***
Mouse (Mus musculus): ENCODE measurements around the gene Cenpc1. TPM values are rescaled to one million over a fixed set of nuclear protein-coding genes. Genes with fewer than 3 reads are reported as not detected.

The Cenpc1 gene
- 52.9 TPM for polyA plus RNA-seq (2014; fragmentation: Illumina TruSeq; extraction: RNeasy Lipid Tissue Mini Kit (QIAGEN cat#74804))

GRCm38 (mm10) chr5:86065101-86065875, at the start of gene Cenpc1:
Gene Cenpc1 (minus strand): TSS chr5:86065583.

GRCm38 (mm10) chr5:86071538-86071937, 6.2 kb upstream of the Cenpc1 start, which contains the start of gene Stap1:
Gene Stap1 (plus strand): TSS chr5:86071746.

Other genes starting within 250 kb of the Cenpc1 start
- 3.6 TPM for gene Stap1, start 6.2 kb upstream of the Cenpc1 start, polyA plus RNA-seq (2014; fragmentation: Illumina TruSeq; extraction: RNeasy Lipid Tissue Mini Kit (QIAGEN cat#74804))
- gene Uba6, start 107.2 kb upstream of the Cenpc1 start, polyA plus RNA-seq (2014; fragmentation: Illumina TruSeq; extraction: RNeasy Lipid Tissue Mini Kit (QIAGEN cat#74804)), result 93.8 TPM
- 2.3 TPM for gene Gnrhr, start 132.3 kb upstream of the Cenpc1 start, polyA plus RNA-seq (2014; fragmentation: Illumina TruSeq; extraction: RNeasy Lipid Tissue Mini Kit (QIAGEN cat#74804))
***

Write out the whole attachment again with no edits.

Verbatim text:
Mouse (Mus musculus): ENCODE measurements around the gene Cenpc1. TPM values are rescaled to one million over a fixed set of nuclear protein-coding genes. Genes with fewer than 3 reads are reported as not detected.

The Cenpc1 gene
- 52.9 TPM for polyA plus RNA-seq (2014; fragmentation: Illumina TruSeq; extraction: RNeasy Lipid Tissue Mini Kit (QIAGEN cat#74804))

GRCm38 (mm10) chr5:86065101-86065875, at the start of gene Cenpc1:
Gene Cenpc1 (minus strand): TSS chr5:86065583.

GRCm38 (mm10) chr5:86071538-86071937, 6.2 kb upstream of the Cenpc1 start, which contains the start of gene Stap1:
Gene Stap1 (plus strand): TSS chr5:86071746.

Other genes starting within 250 kb of the Cenpc1 start
- 3.6 TPM for gene Stap1, start 6.2 kb upstream of the Cenpc1 start, polyA plus RNA-seq (2014; fragmentation: Illumina TruSeq; extraction: RNeasy Lipid Tissue Mini Kit (QIAGEN cat#74804))
- gene Uba6, start 107.2 kb upstream of the Cenpc1 start, polyA plus RNA-seq (2014; fragmentation: Illumina TruSeq; extraction: RNeasy Lipid Tissue Mini Kit (QIAGEN cat#74804)), result 93.8 TPM
- 2.3 TPM for gene Gnrhr, start 132.3 kb upstream of the Cenpc1 start, polyA plus RNA-seq (2014; fragmentation: Illumina TruSeq; extraction: RNeasy Lipid Tissue Mini Kit (QIAGEN cat#74804))